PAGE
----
To Empower An Underserved Population, The Pharmacy Meets Patients At The Barbershop

Former mbg Deputy Editor By Elizabeth Inglese
Former mbg Deputy Editor
Elizabeth Inglese is a writer living in San Fransisco, California. She earned her Bachelor’s in English Literature and Cultures from Brown University and her Master's in Writing from The University of Southern California. She's the former Deputy Editor of mbg, and has also worked for Vogue, Architectural Digest, Bon Appetit, and Good Magazine.

Photo by Hugh Sitton

Access to wellness is far from equal, varying based on where you live, what you earn, and the color of your skin. One population that modern health care has been failing is black men, who have an elevated risk of developing high blood pressure, which can cause strokes and heart attacks. Roughly half of Americans with high blood pressure receive the care they need to treat their condition; the half who don't are disproportionately black. But a new project has had runaway success treating this crucial demographic. How? Not by bringing men to pharmacies but by bringing the pharmacy to the men.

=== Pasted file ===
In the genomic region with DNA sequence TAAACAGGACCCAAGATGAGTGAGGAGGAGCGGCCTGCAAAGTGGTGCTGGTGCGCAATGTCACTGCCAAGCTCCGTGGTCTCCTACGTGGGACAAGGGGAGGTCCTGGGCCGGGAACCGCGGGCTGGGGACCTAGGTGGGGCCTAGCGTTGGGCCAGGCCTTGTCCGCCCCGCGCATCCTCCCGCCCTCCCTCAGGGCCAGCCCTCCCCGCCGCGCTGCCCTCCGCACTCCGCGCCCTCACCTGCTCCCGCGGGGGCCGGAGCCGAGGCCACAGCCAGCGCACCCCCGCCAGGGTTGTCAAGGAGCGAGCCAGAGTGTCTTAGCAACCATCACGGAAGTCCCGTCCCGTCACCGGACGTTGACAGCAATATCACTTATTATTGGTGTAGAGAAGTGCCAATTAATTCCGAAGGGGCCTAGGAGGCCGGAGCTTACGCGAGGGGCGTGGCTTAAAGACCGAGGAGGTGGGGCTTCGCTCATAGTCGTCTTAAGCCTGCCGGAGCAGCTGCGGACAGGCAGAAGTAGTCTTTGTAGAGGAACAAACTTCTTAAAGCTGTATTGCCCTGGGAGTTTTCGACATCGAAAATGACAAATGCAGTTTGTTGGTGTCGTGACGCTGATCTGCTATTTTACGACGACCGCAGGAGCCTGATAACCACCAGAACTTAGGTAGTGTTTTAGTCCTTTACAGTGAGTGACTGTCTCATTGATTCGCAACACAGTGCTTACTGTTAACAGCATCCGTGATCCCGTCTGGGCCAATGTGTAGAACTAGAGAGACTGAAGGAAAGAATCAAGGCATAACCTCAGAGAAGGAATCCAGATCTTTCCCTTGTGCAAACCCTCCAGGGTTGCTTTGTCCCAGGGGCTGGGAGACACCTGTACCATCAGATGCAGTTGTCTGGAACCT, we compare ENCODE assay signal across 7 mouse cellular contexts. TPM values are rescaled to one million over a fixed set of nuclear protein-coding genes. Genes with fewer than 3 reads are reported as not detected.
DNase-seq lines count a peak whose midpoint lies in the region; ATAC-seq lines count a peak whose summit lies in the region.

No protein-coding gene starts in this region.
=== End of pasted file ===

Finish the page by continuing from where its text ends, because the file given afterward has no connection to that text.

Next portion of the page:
Fifty-two barbershops across Los Angeles participated in the experiment, which involved two different interventions. One group of participants was given informational pamphlets and tips about lowering blood pressure while they were getting their hair cut. The other group was introduced to pharmacists offering blood pressure treatments right there inside their barbershop.

After six months, the men who were given advice lowered their blood pressure by an average of 9 points. Those who saw pharmacists lowered their blood pressure by an average of 27 points. Almost two-thirds of the men who saw pharmacists lowered their blood pressure to within healthy limits.

"There's open communication in a barbershop. There's a relationship, a trust," Eric Muhammad, owner of A New You Barbershop, told the Associated Press. "We have a lot more influence than just the doctor walking in the door."

It's another reminder of the power of community in promoting health. Wellness isn't something we do on our own; it's something You. We. All. achieve together.

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